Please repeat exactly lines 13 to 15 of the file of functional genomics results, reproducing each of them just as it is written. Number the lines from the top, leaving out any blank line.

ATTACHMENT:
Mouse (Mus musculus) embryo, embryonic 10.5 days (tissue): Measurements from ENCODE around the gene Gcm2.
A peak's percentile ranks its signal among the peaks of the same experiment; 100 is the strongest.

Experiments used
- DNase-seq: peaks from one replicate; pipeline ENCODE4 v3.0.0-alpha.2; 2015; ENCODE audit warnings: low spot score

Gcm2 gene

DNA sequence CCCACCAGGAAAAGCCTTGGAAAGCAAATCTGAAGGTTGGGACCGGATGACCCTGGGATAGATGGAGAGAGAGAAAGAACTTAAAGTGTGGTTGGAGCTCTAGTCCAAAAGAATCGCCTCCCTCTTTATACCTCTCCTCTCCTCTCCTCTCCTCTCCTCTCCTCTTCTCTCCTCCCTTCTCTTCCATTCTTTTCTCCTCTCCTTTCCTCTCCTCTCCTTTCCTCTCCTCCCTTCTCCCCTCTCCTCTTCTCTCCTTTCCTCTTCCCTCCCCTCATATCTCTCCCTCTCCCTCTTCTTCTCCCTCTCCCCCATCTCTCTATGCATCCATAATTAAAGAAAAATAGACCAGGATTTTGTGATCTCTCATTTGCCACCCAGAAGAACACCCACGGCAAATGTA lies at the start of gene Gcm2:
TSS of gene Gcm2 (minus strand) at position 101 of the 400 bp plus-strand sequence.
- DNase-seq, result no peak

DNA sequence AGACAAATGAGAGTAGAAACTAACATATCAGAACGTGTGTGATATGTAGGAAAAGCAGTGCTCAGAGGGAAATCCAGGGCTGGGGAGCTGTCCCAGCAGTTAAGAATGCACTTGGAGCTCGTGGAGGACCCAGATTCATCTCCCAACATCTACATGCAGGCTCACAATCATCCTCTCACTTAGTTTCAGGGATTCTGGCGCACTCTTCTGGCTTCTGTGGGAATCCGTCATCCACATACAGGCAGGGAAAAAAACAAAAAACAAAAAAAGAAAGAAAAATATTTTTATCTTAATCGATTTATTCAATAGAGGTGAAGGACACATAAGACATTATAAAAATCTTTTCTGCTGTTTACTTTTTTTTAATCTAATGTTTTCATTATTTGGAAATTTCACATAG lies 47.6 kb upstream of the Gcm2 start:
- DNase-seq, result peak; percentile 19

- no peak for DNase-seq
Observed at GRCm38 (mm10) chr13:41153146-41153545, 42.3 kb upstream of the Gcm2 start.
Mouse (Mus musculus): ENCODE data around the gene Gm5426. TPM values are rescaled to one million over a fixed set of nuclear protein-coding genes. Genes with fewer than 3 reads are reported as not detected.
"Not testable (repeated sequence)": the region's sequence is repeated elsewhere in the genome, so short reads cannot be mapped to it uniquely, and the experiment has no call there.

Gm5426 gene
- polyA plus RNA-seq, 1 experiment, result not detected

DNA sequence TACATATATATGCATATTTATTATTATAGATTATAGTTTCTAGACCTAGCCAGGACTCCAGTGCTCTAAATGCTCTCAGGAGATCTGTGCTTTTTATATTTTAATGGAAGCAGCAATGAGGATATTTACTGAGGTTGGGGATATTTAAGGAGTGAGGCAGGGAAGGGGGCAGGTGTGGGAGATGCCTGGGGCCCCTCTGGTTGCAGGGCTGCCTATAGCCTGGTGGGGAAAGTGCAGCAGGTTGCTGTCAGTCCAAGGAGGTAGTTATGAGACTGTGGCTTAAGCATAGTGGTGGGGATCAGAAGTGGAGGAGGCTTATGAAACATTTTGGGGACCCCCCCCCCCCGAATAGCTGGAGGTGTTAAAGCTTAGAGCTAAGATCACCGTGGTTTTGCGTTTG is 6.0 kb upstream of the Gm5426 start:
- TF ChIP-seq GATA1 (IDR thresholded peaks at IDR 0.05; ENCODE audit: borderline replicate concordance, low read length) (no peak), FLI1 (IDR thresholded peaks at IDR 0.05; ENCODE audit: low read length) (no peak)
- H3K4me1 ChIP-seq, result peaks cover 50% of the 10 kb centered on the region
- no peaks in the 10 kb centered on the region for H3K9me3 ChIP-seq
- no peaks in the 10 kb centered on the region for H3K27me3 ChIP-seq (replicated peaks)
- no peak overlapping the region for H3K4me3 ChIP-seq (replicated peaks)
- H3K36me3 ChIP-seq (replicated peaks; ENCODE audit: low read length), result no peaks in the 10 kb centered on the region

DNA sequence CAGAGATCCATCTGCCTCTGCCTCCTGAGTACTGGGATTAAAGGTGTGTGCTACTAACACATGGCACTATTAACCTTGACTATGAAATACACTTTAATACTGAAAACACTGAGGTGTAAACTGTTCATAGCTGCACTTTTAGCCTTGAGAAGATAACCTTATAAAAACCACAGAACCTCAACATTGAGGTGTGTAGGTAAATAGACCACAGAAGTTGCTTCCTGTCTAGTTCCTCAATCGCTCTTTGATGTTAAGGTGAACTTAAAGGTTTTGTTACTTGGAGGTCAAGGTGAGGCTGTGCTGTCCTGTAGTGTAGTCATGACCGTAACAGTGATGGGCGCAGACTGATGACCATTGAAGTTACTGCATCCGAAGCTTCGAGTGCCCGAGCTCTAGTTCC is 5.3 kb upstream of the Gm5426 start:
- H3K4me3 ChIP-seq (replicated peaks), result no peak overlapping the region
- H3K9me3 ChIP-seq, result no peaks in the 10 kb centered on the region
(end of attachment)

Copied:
Mouse (Mus musculus): ENCODE data around the gene Gm5426. TPM values are rescaled to one million over a fixed set of nuclear protein-coding genes. Genes with fewer than 3 reads are reported as not detected.
"Not testable (repeated sequence)": the region's sequence is repeated elsewhere in the genome, so short reads cannot be mapped to it uniquely, and the experiment has no call there.

Gm5426 gene